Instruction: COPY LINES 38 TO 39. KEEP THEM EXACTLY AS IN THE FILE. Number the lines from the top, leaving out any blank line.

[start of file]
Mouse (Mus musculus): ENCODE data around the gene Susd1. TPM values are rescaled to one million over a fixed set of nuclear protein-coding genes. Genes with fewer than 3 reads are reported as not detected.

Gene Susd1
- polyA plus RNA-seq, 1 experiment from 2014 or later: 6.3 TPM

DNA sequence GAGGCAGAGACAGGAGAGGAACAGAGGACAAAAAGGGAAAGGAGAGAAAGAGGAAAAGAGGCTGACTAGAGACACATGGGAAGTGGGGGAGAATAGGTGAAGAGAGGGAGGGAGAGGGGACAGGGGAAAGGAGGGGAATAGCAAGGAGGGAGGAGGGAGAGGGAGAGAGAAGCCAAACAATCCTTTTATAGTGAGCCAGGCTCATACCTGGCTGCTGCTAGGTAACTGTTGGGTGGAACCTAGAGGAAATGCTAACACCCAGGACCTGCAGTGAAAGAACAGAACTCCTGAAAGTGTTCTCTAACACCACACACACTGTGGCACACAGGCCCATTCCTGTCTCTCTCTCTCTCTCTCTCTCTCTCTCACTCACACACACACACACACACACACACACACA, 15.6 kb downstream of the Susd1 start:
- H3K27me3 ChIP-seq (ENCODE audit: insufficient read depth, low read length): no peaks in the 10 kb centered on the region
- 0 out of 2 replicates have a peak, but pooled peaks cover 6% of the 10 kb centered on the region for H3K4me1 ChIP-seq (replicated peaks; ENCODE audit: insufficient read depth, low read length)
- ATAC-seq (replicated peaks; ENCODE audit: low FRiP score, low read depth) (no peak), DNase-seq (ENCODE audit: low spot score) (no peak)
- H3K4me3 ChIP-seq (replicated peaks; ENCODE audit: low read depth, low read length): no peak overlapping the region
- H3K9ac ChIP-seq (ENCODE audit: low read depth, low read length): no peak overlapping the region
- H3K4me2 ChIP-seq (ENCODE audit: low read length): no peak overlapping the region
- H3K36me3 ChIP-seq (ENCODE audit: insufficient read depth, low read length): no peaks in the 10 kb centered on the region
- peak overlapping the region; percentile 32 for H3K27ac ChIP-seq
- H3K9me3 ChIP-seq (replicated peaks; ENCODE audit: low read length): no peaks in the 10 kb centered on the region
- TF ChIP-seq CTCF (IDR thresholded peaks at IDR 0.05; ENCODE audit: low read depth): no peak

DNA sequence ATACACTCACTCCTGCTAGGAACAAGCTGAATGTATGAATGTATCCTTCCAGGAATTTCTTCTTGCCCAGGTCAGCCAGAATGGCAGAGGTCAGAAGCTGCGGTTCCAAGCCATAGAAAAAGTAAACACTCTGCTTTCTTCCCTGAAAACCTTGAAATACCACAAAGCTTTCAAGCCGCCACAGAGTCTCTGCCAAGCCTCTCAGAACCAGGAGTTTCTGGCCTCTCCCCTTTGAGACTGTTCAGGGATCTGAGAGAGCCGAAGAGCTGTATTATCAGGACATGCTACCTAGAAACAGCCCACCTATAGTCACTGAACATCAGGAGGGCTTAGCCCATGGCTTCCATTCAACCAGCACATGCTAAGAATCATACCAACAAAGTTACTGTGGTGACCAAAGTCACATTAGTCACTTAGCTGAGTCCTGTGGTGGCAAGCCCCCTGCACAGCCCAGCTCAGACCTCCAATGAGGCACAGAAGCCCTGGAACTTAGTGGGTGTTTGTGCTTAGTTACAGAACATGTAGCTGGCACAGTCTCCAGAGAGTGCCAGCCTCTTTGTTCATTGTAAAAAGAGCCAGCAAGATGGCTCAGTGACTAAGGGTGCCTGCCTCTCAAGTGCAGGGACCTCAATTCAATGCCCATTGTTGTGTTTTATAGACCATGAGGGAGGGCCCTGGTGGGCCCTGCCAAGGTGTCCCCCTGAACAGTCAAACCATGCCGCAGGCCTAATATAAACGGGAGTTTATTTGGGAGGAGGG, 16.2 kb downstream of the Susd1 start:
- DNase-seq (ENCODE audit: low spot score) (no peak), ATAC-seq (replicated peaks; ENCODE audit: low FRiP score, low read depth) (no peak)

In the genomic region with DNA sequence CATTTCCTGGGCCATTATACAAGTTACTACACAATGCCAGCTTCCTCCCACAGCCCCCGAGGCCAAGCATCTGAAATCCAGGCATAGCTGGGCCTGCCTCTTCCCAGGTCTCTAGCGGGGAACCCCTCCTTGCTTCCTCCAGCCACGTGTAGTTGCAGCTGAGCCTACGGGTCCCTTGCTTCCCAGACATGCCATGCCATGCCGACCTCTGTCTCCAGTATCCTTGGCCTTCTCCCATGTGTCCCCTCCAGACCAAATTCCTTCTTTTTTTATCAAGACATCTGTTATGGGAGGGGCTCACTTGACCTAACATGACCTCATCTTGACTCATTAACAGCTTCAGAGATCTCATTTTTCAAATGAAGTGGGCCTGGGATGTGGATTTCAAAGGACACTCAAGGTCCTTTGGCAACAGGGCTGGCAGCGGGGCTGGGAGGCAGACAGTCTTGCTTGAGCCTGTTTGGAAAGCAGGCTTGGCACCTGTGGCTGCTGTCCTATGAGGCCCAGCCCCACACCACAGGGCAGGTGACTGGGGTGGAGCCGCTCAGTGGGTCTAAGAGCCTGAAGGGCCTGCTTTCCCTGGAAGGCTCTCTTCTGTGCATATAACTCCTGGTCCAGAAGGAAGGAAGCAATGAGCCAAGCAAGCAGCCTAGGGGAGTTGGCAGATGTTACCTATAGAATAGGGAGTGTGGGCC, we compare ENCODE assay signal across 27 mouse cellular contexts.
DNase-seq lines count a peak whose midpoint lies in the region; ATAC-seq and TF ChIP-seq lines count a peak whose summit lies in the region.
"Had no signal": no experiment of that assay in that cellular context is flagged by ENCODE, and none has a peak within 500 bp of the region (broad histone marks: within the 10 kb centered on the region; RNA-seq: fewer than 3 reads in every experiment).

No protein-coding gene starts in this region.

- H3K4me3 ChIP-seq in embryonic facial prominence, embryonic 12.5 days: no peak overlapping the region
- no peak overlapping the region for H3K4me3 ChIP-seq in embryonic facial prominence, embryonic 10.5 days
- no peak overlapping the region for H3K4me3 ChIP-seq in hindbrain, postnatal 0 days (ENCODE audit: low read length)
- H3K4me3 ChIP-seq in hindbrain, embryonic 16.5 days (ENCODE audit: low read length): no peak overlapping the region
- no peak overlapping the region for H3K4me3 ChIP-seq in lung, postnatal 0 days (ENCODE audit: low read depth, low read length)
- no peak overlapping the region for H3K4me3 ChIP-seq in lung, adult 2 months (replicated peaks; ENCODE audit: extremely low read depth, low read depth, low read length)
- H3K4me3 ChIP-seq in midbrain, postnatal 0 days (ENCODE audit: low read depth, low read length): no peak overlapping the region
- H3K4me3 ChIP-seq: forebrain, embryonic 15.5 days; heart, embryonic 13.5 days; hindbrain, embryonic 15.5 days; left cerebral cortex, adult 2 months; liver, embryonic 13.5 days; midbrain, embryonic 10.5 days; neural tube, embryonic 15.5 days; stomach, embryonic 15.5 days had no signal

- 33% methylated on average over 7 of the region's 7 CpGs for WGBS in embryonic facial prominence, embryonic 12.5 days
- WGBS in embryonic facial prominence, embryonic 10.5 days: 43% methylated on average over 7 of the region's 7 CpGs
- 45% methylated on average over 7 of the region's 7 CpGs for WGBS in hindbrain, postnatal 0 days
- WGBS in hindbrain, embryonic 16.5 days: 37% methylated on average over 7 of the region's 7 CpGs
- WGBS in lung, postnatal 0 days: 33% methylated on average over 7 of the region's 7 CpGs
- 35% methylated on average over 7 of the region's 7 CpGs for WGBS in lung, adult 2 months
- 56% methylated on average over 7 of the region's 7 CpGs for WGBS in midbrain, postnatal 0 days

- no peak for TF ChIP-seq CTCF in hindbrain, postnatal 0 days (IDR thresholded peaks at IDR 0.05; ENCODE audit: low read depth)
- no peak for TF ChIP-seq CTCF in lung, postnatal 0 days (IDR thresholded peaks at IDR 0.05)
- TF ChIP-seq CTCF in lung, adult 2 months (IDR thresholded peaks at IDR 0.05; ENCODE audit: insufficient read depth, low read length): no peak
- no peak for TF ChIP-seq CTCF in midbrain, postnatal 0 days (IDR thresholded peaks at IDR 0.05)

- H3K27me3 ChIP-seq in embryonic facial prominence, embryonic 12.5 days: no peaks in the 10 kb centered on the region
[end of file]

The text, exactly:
- TF ChIP-seq CTCF in lung, adult 2 months (IDR thresholded peaks at IDR 0.05; ENCODE audit: insufficient read depth, low read length): no peak
- no peak for TF ChIP-seq CTCF in midbrain, postnatal 0 days (IDR thresholded peaks at IDR 0.05)